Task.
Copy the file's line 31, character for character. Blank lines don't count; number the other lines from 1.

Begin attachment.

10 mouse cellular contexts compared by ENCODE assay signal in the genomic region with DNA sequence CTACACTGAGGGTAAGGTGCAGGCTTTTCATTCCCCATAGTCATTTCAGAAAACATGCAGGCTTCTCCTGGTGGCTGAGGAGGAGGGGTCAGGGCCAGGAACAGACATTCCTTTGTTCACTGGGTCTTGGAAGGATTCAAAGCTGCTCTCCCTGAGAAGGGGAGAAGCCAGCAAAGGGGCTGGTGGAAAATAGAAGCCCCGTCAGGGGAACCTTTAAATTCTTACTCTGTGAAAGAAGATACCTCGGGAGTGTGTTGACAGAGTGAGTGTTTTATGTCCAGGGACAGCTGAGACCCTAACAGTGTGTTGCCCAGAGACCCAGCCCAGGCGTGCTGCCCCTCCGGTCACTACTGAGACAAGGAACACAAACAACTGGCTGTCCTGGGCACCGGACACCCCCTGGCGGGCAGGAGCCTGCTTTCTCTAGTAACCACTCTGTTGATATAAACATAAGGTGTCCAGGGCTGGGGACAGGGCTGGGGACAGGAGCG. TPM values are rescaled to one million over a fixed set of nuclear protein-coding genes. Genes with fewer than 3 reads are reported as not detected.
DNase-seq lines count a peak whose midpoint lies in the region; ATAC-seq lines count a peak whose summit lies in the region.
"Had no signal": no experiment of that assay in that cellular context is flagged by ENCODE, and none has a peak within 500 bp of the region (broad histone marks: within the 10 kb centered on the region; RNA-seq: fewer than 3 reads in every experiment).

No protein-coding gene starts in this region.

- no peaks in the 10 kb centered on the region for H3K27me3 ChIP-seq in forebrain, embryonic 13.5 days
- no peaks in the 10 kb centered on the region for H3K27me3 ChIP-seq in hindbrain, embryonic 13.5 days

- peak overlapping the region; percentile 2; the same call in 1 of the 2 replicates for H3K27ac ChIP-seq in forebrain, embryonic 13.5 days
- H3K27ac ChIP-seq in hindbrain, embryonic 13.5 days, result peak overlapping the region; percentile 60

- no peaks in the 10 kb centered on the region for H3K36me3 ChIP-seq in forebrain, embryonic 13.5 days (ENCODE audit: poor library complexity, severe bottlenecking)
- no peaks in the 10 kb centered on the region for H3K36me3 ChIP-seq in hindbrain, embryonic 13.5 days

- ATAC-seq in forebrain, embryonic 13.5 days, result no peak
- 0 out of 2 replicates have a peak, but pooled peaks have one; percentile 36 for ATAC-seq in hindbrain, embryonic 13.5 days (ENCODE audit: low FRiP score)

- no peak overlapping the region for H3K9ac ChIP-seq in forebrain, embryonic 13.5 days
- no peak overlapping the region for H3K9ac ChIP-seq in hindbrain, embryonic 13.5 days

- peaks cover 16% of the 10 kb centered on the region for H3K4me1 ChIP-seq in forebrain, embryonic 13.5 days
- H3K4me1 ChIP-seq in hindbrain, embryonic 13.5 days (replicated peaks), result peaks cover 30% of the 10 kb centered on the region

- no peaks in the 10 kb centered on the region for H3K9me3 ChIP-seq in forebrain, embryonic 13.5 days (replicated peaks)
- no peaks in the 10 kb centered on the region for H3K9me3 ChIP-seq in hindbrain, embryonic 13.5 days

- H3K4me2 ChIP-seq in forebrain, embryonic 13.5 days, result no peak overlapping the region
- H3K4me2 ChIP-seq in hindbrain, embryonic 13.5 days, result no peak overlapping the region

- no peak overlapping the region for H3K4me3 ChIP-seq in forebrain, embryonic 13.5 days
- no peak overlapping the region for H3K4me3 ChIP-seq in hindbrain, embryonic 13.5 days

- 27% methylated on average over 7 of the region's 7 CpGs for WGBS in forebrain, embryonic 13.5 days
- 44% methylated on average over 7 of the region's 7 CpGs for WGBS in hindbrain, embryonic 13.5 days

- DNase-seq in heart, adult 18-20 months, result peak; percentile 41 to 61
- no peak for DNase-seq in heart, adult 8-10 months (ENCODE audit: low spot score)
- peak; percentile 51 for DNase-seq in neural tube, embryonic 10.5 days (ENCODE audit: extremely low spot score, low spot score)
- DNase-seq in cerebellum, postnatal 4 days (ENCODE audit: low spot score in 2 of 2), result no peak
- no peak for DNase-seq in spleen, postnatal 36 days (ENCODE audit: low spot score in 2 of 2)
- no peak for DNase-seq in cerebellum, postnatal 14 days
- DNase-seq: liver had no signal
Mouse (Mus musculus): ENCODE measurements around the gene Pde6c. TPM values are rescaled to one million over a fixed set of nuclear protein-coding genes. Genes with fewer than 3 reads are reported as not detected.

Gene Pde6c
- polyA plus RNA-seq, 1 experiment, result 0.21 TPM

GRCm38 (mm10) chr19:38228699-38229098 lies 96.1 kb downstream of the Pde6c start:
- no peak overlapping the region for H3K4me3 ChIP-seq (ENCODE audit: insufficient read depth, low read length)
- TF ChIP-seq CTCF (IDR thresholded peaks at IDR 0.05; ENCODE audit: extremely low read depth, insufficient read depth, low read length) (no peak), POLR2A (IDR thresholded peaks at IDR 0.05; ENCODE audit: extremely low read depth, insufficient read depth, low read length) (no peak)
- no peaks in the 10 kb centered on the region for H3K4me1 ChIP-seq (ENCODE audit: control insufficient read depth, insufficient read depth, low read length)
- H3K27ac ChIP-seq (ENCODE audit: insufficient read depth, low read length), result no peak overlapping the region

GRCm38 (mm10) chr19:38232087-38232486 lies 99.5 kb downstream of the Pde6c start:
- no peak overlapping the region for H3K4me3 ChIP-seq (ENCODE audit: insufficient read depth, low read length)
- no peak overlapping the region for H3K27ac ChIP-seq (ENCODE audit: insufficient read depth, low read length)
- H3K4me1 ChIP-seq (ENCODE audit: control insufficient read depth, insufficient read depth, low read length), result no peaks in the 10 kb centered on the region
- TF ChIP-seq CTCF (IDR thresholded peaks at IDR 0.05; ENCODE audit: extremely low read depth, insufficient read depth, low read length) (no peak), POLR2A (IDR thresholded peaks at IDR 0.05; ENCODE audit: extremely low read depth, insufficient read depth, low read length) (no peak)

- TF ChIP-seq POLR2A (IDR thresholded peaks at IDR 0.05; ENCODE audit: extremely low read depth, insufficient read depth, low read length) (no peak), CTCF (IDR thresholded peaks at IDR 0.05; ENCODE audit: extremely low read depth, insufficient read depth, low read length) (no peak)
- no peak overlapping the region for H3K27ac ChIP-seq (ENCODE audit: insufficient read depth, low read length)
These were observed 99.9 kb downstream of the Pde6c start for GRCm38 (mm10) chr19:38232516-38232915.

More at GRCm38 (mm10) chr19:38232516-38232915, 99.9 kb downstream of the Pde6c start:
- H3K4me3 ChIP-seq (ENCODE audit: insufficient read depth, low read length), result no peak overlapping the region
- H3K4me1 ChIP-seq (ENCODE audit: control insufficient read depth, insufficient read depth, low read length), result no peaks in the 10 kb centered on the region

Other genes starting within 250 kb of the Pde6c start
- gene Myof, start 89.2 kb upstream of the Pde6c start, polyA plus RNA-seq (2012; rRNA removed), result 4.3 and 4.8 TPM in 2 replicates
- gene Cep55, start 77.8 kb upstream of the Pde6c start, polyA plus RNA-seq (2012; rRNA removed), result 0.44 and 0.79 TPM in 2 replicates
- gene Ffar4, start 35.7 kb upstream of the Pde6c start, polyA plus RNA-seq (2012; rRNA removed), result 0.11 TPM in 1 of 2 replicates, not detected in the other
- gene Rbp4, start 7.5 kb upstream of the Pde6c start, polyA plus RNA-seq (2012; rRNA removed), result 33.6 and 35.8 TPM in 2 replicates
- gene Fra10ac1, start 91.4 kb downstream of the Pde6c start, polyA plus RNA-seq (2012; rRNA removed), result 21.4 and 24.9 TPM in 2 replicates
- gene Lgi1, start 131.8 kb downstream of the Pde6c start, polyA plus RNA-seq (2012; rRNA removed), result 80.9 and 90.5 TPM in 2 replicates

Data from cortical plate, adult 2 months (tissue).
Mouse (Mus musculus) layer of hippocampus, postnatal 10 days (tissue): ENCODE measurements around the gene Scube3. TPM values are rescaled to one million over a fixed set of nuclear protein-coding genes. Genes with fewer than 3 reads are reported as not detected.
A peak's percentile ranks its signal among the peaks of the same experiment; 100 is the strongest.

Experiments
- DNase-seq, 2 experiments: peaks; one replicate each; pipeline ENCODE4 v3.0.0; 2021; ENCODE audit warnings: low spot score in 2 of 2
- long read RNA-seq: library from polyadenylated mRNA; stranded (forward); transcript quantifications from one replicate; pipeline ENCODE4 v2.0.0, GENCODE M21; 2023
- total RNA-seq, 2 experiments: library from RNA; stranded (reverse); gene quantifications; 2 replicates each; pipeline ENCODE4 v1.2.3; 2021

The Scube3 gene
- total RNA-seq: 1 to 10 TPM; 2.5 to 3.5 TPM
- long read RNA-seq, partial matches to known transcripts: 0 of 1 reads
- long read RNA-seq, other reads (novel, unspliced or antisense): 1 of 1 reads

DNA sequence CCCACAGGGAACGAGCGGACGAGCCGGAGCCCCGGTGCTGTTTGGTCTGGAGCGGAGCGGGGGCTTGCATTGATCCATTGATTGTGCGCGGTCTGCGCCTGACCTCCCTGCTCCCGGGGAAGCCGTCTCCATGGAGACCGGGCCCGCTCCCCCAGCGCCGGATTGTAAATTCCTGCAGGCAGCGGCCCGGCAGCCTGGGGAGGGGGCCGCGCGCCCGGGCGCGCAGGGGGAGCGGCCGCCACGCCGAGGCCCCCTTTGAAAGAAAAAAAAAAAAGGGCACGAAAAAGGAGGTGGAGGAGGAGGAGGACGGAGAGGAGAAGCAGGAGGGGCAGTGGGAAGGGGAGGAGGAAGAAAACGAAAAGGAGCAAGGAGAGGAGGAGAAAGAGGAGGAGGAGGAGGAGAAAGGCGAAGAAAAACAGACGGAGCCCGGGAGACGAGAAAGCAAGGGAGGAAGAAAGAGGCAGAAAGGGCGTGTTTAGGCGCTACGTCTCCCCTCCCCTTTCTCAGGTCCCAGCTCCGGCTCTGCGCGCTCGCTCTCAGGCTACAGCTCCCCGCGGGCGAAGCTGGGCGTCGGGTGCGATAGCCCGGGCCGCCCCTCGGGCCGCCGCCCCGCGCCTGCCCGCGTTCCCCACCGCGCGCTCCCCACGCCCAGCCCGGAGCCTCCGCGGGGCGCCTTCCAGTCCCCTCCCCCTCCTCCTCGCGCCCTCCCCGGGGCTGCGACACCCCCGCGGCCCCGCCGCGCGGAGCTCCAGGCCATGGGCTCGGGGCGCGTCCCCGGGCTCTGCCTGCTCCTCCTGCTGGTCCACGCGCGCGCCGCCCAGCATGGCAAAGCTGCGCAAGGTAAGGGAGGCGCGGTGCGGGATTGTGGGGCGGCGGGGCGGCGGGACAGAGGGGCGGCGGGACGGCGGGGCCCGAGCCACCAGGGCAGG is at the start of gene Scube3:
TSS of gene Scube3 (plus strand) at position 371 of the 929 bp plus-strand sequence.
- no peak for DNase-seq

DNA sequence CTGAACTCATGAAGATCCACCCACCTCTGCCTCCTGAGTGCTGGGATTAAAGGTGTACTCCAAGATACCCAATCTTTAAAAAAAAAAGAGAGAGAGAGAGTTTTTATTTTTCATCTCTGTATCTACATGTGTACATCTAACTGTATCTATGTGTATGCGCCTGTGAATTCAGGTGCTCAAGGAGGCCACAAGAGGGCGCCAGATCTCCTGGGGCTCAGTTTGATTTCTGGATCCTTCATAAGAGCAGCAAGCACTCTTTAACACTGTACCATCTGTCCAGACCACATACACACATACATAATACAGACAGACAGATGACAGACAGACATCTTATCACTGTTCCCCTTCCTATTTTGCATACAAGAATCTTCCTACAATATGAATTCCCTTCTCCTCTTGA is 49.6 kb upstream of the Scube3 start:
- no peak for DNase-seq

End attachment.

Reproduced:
- DNase-seq: liver had no signal